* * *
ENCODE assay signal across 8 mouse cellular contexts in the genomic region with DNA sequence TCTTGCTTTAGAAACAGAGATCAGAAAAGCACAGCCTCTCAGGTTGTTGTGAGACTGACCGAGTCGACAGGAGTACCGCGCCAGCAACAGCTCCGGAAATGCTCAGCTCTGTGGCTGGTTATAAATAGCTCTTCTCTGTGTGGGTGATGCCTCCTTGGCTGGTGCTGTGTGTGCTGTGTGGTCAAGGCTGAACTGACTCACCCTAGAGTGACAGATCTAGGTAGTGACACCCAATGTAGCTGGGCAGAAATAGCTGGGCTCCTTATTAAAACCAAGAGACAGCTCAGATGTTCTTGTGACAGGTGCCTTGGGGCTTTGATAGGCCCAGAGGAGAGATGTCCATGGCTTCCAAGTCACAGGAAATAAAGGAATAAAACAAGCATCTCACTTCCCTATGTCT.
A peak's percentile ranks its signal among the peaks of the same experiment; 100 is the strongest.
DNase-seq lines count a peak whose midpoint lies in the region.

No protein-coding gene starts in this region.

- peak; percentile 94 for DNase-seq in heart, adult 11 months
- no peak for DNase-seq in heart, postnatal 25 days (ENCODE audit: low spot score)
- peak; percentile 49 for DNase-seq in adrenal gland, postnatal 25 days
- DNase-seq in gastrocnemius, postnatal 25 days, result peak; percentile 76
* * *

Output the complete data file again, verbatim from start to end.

ENCODE assay signal across 8 mouse cellular contexts in the genomic region with DNA sequence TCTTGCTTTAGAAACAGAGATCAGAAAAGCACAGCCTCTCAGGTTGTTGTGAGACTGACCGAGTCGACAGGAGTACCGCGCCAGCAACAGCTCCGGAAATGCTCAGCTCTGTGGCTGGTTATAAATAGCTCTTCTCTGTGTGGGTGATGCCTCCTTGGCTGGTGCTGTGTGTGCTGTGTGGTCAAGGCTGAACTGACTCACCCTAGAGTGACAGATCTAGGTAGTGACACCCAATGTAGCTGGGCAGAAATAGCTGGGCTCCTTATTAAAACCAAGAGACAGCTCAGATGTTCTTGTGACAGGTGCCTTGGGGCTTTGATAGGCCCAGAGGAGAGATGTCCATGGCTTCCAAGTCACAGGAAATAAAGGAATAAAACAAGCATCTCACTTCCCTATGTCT.
A peak's percentile ranks its signal among the peaks of the same experiment; 100 is the strongest.
DNase-seq lines count a peak whose midpoint lies in the region.

No protein-coding gene starts in this region.

- peak; percentile 94 for DNase-seq in heart, adult 11 months
- no peak for DNase-seq in heart, postnatal 25 days (ENCODE audit: low spot score)
- peak; percentile 49 for DNase-seq in adrenal gland, postnatal 25 days
- DNase-seq in gastrocnemius, postnatal 25 days, result peak; percentile 76